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Venezuela urges creditors to restructure debt

November 4, 2017

Venezuela has called its creditors to a debt-restructuring meeting in a week’s time but made a show of servicing loans owed by its state oil company. This follows further downgradings by two credit-rating agencies.

Venezuela Caracas Demonstrationen
El Aissami behind President Maduro at a 2017 May Day rallyImage: Getty Images/AFP/C. Becerra

Vice President Tareck El Aissami sought to reassure creditors and Venezuelans via television, saying Caracas had begun to pay out $1.2 million (1 million euros) to service debts of its state oil company PDVSA.

The nation led by controversial President Nicolas Madura, which ran up massive debts before global oil prices slumped, is estimated to owe $120 billion despite sitting on massive oil reserves.

Rating agency Standard and Poor's cut Venezuela's long-term foreign currency rating to "CC" on Friday. Fellow agency Fitch lowered Venezuela's long-term debt rating to "C."

The restructuring talks were scheduled for November 13, said Aissami, one of several Venezuelan officials sanctioned by the USA for alleged ties to drug trafficking.

El Aissami said those talks would proceed despite what he called "imperialist sanctions" – a reference to fresh US sanctions imposed in August to restrict trading in new dollar-bonds.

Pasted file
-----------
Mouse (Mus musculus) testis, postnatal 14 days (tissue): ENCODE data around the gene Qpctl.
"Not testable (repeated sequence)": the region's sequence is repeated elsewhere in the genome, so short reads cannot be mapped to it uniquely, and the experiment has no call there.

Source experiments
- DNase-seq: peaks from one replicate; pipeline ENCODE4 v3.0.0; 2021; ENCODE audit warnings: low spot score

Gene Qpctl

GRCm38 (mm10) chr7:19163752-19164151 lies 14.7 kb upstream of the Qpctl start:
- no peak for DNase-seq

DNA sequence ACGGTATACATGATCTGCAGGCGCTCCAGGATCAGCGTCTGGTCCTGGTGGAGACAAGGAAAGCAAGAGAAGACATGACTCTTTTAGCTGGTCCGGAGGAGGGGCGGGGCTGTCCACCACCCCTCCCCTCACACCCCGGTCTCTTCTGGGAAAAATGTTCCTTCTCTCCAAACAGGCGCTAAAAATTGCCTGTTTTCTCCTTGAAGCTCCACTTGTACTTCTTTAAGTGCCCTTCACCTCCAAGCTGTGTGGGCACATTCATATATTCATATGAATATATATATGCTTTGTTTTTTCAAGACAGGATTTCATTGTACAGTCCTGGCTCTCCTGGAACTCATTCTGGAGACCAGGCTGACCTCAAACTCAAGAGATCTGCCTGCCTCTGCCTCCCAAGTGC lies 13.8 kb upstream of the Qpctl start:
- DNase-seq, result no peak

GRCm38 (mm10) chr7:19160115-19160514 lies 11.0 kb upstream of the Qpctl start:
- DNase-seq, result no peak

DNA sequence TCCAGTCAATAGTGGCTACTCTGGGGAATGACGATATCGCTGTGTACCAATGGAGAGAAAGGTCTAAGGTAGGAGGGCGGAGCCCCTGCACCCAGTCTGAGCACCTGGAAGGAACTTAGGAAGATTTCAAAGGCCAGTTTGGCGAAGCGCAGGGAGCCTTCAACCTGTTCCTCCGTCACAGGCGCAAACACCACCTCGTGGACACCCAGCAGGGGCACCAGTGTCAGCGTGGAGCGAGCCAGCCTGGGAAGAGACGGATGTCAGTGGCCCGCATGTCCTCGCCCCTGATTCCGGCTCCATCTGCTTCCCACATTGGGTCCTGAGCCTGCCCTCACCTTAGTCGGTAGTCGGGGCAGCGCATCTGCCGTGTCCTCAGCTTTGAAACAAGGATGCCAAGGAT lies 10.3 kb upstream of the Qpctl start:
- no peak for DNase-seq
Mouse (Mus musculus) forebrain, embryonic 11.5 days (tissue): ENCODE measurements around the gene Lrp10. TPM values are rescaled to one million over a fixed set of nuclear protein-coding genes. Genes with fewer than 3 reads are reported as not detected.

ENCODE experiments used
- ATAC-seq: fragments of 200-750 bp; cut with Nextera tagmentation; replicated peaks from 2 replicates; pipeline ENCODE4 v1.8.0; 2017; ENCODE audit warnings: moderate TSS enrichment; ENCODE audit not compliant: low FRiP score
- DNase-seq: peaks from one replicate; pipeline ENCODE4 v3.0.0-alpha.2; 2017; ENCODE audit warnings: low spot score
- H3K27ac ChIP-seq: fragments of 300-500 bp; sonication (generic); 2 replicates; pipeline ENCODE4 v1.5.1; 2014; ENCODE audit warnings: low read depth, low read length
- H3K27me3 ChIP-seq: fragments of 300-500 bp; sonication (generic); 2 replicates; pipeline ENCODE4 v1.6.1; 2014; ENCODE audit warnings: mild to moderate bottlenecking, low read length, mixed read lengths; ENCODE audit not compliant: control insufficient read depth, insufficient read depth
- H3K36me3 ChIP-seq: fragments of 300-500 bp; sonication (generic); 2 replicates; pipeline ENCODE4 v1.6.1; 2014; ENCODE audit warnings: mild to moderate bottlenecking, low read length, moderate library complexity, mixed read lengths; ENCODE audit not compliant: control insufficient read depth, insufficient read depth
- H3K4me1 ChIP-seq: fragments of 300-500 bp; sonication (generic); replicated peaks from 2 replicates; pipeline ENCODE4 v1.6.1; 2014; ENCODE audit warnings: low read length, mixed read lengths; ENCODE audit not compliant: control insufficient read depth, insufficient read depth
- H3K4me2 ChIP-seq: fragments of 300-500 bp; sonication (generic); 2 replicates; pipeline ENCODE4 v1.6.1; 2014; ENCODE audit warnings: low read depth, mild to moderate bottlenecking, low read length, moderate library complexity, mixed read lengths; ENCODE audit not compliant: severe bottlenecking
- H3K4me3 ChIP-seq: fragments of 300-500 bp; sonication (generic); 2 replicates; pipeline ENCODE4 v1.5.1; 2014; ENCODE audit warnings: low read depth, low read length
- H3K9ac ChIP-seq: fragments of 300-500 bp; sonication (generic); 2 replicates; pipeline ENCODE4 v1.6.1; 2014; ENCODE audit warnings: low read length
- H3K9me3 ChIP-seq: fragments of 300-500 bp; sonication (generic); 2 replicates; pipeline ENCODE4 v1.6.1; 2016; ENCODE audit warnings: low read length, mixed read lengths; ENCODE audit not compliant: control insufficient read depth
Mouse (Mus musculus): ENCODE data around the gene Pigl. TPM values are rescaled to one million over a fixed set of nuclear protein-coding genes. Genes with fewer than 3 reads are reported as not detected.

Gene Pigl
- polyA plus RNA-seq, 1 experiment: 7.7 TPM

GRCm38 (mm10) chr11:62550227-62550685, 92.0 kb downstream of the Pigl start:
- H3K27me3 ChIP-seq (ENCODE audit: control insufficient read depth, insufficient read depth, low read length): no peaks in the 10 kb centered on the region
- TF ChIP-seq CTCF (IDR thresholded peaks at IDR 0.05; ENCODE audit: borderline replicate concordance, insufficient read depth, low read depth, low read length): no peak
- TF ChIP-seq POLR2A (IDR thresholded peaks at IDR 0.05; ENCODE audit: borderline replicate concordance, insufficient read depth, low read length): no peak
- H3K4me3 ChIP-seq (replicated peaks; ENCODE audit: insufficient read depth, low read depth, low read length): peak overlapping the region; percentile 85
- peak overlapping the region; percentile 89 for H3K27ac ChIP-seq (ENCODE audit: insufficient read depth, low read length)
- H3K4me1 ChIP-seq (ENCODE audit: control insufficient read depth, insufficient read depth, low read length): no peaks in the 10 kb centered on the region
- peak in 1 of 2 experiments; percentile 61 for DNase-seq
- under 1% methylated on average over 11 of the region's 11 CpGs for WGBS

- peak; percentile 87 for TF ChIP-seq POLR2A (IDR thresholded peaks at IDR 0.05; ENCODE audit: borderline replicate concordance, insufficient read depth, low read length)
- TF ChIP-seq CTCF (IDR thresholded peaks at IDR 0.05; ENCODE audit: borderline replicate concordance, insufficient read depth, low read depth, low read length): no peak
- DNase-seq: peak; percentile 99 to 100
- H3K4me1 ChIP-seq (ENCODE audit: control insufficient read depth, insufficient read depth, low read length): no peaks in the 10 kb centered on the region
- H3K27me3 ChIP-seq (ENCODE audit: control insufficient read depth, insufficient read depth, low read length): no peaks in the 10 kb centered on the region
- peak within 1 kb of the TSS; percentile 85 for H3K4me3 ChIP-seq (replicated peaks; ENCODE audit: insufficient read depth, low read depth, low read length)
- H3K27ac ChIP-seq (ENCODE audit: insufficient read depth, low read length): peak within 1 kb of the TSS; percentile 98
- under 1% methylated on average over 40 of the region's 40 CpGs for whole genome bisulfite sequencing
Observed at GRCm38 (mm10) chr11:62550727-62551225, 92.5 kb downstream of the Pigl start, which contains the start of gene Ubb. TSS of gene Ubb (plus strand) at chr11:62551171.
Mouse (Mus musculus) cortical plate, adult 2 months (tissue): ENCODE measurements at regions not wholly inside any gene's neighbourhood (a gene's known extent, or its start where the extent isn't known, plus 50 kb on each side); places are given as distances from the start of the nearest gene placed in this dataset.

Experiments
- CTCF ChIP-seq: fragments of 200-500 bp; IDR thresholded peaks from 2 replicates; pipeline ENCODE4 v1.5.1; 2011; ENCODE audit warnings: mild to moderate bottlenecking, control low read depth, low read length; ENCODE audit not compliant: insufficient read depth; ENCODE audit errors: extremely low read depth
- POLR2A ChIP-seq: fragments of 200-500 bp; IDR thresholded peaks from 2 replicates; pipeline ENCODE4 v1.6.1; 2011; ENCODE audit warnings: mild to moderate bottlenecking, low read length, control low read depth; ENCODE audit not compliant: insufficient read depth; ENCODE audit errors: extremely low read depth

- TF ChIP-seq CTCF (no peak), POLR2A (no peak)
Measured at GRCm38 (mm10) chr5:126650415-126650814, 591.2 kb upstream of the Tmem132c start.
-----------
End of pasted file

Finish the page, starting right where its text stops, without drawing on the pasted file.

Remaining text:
Chunks of Venezuela's debt are held by China and Russia, to be paid off in oil. A default could see investors lay claim to PDVSA assets, including tankers, to offset $45 billion owed by the state oil concern.

Venezuela: Crushing burden of debt

Struggling to find basics

Scarcity of cash, coupled with triple-digit inflation, has left many Venezuelans struggling to obtain basic groceries.

An analyst at the London-based HIS Markit, Diego Moya-Ocampos, said Venezuela's options to keep up with its debt payments were "shrinking rapidly.”

Although, since 2014, Venezuela has paid nearly $72 billion in principal and interest payments, it is estimated to hold less that $10 billion in foreign currency reserves.

On Friday, the International Monetary Fund (IMF) sanctioned Venezuela for not providing economic data as required of all its 189 member states.

Opposition lawmaker Stalin Gonzalez accused the Maduro government of mortgaging "the future of Venezuelans."

The news agency AFP meanwhile announced the release of jailed opposition figurehead and lawyer Yon Goicoechea and a local mayor Delson Guarate, citing another opposition deputy Juan Andres Mejia.

Opposition party leader Leopoldo Lopez remains under house arrest.

ipj/rc (AFP, AP)

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